Sometimes I get inspiration from reading other blogs. For instance, I was reading this post over at Don’t Forget To Feed The Baby about her aversion to confessional blog posts. She wrote that humor was more cathartic for her than deep, dark, emotional confessions and I thought, “AMEN, SISTER!”
I find it extremely difficult to talk about my problems seriously. In fact, I’d rather run through a burning building than be the subject of a Barbara Walters interview. No joke.
Barbara loves to watch people cry. What is wrong with her? I bet she tortures puppies for fun. I’m sending the ASPCA over to her house.
There are plenty of painful things in my past and I’ll talk about any of them. Seriously, ask me. I’ll tell you whatever you want to know. Just know that there will be some cheeky humor involved. Nothing is sacred.
I don’t think Barbara would like that. She’s not alone.
I think I was ten the first time someone accused me of being inappropriately irreverent. My sister found me to be “flippant” at our mother’s memorial service. Perhaps she took issue when I grew weary of all the canned condolences and began talking to a potted plant.
I can see where she might think my botanical conversation was a sign of disrespect, but in my defense, Mom had told me that I could find her spirit in anything she loved and sitting in that front row folding chair of the pastel-colored hospital conference room/make-shift chapel, directly in front of a large fern and surrounded by awkwardly grieving adults, I decided to address her spirit. She loved plants. Who was to say that she wasn’t sitting in that fern? So I struck up a conversation. I figured I’d earned the right. She was my mother. I could talk to a potted plant if I wanted to.
My sister found that inappropriate, which is a little ironic considering that she showed up wearing a transparent black dress that didn’t button properly and more makeup than a tranny. She was also high. And not on life. But I didn’t think twice about that at the time because I took my sister at face value: a confused and grieving not-quite-adult with an interesting wardrobe. I was baffled that she didn’t take me at face value: a confused and grieving child with a fondness for decorative plants.
She assumed, like many, that my irreverence indicated a lack of feeling, which isn’t the case. I simply have a hard time facing pain without poking fun at it. It’s a coping mechanism and so deeply ingrained that I doubt it’s going anywhere. Nor would I want it to. I treasure it. It helps keep me sane.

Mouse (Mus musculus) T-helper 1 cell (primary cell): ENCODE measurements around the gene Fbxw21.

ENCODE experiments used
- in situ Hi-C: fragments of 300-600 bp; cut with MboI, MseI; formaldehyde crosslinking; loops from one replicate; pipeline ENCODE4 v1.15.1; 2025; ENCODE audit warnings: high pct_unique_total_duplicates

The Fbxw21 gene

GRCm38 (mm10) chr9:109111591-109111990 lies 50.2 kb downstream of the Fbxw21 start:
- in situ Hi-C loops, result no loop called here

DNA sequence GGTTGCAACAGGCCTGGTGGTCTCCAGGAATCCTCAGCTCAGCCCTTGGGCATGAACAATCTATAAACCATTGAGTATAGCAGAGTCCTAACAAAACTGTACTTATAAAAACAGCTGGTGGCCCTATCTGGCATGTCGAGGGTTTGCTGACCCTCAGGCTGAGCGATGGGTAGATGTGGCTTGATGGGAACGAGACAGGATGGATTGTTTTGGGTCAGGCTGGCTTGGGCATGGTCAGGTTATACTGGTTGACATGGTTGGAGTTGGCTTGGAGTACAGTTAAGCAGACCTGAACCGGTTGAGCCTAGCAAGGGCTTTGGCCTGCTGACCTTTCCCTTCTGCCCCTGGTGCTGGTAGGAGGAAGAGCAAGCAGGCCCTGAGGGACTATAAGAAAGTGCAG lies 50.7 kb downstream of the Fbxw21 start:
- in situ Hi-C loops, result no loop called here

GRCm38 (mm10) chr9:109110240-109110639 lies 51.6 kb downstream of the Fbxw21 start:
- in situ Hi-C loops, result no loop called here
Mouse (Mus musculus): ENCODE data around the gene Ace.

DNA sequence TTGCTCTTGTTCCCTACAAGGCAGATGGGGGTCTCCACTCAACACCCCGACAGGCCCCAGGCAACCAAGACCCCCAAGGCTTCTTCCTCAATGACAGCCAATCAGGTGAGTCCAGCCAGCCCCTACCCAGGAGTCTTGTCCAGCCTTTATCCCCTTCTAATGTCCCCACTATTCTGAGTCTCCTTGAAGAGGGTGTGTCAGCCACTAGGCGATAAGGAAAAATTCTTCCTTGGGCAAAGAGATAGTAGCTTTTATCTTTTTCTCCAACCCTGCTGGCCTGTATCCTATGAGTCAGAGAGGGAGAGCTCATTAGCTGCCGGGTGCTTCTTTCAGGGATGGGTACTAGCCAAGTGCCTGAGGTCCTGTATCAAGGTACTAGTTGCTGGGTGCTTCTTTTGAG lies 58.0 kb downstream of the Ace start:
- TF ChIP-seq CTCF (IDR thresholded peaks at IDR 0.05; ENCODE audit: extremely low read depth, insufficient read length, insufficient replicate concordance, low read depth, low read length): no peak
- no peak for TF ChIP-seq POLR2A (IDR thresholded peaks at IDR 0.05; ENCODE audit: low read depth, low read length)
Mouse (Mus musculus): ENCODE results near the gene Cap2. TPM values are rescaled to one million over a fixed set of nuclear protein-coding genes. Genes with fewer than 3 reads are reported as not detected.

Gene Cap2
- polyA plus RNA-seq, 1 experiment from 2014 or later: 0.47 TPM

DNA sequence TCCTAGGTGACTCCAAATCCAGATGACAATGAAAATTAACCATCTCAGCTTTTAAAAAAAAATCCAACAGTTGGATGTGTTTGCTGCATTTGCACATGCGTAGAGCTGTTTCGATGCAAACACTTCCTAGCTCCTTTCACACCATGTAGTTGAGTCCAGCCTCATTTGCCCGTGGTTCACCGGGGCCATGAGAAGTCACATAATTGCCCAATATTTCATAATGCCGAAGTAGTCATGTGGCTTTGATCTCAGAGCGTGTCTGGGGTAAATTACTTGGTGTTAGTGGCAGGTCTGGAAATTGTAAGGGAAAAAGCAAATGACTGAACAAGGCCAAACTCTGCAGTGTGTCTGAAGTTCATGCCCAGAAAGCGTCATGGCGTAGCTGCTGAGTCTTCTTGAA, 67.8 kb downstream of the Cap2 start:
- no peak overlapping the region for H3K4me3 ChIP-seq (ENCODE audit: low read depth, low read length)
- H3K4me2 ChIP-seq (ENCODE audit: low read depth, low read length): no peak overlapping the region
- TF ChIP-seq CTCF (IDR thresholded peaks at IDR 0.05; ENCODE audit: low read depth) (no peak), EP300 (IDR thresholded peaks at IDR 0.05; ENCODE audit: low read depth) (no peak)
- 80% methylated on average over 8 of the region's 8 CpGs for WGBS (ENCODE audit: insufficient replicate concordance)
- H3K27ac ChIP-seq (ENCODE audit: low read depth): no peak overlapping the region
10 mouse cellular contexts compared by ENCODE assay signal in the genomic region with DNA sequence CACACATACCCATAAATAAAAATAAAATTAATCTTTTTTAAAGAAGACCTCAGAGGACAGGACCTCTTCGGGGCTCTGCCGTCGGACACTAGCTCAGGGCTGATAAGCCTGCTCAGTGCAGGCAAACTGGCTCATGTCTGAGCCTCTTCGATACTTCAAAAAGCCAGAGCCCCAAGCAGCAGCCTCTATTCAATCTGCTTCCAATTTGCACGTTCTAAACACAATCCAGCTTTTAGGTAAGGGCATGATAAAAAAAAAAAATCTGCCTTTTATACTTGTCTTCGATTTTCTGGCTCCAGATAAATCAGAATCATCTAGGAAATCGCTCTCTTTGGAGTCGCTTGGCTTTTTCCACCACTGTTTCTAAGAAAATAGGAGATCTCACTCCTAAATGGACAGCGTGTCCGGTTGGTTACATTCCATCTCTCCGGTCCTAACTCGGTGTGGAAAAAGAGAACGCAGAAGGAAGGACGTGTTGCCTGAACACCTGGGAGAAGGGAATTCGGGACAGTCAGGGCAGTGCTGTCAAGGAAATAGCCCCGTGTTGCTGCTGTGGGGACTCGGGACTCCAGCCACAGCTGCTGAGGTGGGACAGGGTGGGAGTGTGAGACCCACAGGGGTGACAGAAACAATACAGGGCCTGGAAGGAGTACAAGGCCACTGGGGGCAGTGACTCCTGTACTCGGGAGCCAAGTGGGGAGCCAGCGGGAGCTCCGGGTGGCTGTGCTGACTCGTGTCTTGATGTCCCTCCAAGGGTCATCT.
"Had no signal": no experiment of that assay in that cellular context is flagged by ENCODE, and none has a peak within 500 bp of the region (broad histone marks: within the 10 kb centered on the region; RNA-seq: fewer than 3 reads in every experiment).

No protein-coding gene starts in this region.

I know what you’re thinking: I bet that girl kicks @ss in yoga.
Then it must be: That girl is a prime candidate for therapy.
Yeah, I see your point.
But I am horrible at therapy. I absolutely lose my mind in a therapist’s office (and not in a great cathartic way) and then I just start telling the therapist what I think they want to hear, which, as anyone who has successfully utilized therapy could tell you, defeats the purpose.
After Hubs’s best friend was shot on duty I saw a departmental therapist to discuss the trauma. I made a deal with myself that I would be absolutely honest. I went twice. We talked about my fragile side. I spoke earnestly. It was torturous and after the second session I backed my car into a pole then drove off into the sunset in a fit of irritation, never to return. I may have been on the verge of a break through or break down, but we’ll never know.
Humor works better for me.
So I will continue to break my pain into bite-sized morsels and laugh at it until it isn’t so scary. Some of those morsels are likely to end up here, like emotional crumbs. Hopefully we can all laugh at them because that’s the best catharsis of all. Even better than saving Barbara Walters’s tortured puppies.
Disclaimer: There is no evidence to support the claim that Ms. Walters tortures puppies. However, there is bountiful proof that she regularly makes celebrities cry.
Cheeky humor and inappropriate laughter have saved the day for me many times.
Me too, Paula.
I love therapy. But it’s when I can’t crack jokes anymore that I know I really need it. Jokes ARE a kind of therapy! And now I have an image of a clown psychiatrist in my head. Terrifying.
Oh my god, that is terrifying.
What I need is a therapist who will sit and joke with me in an office that looks like a coffee house, so that I don’t actually realize that I’m in therapy.
I think you’re onto something with your “emotional crumbs.” A lot of people try to take the whole trauma in one big gulp, which is probably what lands them in therapy (or sitting across from Barbara Walters).
Trauma in one big gulp results in a lot of ugly crying and I can only do so much ugly crying. It gives me a serious headache. And it scares children.